Writers & Translators

Writers & Translators
  • Translator, Czech
    Zdenka Brodska’s criticism has been published in venues including The New York Review of Books and she has translated widely from Czech.
  • Translator, French
    James Brook is a poet, translator, and editor living in the San Francisco Bay Area. His translations include A Blaze in a Desert: Selected Poems by Victor Serge, Panegyric, vol. 1 by Guy Debord, The Prone Gunman by Jean-Patrick Manchette, and My Tired Father by Gellu Naum. He is the principal editor of Resisting the Virtual Life: The Culture and Politics of Information and Reclaiming San Francisco: History, Politics, Culture. His poems have appeared in City Lights Review, New American Writing, Poésie, Volt, and other journals.
  • Author, French
    Known for her sensual, queer poetics, Nicole Brossard writes in an elliptical style in these poems from her series “Villes.” These cities are not realistic, rather they’re unfamiliar and uncanny. The lack of specificity suggests an obscured but unforgotten past, and a quest “to meet the horizon the day after the horizon.”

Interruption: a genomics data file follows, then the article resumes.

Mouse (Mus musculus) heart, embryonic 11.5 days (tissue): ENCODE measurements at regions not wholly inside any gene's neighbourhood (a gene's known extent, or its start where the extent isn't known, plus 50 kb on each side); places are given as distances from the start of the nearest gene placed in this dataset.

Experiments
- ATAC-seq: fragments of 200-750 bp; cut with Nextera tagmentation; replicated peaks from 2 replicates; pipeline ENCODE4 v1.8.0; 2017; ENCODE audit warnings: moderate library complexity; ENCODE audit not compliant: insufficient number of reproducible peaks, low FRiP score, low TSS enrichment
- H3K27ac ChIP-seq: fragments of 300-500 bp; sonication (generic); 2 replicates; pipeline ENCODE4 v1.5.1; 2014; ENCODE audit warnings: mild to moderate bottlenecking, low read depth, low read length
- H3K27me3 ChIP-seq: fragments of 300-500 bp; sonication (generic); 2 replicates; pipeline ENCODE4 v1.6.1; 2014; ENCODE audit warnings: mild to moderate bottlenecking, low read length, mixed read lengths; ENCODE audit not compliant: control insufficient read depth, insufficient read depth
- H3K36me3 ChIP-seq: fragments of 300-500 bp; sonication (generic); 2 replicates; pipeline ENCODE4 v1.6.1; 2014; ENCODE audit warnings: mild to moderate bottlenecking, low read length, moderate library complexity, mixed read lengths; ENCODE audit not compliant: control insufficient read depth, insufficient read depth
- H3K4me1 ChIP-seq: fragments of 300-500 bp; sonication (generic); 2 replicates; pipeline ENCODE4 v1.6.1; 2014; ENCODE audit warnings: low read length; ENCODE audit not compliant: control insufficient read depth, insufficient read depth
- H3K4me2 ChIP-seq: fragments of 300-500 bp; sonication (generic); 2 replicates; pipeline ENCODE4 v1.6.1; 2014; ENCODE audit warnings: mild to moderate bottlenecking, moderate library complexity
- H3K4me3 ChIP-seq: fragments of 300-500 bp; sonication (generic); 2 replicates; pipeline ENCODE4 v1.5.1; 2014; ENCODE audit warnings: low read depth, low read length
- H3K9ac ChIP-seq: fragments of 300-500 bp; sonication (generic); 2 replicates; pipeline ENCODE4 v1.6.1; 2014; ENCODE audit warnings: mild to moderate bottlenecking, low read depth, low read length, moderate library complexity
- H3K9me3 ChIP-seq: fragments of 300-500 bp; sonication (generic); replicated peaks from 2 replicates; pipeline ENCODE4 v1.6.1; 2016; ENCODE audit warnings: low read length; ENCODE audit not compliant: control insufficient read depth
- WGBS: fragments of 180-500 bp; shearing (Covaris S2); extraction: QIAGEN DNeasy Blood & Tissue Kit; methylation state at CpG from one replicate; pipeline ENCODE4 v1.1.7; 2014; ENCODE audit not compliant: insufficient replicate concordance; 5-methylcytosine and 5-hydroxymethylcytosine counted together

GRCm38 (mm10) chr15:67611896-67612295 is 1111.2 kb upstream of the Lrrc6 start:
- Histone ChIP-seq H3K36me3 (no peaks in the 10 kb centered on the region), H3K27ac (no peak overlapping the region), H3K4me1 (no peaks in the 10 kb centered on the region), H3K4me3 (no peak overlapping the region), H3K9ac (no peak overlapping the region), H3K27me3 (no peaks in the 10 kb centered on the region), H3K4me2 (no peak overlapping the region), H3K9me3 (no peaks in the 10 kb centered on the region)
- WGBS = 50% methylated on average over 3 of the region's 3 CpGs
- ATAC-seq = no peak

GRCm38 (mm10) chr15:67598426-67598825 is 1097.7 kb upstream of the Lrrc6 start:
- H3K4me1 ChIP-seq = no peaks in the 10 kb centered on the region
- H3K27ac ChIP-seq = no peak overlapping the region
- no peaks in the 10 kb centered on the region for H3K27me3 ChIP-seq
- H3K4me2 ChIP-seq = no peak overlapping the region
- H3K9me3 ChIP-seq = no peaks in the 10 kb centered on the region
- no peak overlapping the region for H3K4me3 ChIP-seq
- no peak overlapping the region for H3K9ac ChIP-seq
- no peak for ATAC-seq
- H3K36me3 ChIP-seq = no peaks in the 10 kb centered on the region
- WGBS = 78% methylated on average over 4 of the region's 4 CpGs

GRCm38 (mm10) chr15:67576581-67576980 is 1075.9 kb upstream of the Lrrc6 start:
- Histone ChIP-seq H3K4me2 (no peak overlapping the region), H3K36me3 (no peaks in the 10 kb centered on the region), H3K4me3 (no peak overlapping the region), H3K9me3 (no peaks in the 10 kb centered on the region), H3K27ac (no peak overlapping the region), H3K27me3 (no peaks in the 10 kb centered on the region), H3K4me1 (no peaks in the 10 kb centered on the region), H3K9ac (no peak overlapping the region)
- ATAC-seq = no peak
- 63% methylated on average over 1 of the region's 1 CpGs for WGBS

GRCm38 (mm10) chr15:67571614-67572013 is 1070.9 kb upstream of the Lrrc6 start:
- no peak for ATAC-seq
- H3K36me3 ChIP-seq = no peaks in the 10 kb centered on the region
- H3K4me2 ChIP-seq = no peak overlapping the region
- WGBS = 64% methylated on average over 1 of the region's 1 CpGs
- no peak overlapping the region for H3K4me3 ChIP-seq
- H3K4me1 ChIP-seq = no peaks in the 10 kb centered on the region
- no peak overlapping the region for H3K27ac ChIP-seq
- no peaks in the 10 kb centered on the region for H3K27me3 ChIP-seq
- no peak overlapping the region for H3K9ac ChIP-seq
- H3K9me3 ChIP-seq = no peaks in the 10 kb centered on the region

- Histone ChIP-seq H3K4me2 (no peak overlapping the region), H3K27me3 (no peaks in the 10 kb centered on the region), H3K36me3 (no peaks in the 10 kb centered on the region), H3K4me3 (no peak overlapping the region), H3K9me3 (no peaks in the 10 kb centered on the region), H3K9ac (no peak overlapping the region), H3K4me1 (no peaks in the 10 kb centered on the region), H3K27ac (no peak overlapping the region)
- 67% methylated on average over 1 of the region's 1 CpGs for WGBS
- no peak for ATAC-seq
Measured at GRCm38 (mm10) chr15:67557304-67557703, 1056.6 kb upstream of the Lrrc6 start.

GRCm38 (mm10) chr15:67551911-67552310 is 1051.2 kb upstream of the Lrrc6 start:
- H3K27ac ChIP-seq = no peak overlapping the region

• Translator, Spanish
    Kevin Brown’s writing has appeared widely, including in the Times Literary Supplement, The Nation, the Threepenny Review, and the Washington Post Bookworld. Excerpts from Efraín Bartolomé’s Ocosingo War Diary have appeared in Asymptote, The Brooklyn Rail, eXchanges, and Metamorphoses. The collection Ocosingo War Diary: Voices from Chiapas was published by Calypso Editions.
  • Author, English
    Sylvia Brownrigg is the author of seven works of fiction. Her reviews have appeared in The New York Times, The Guardian, and the Times Literary Supplement. Her novel for children, Kepler’s Dream (published under the name Juliet Bell), was made into an independent feature film. Brownrigg’s most recent novel, Pages for Her, is a sequel to her Lambda Award-winning novel Pages for You. She lives in Berkeley with her family.
  • Translator, Icelandic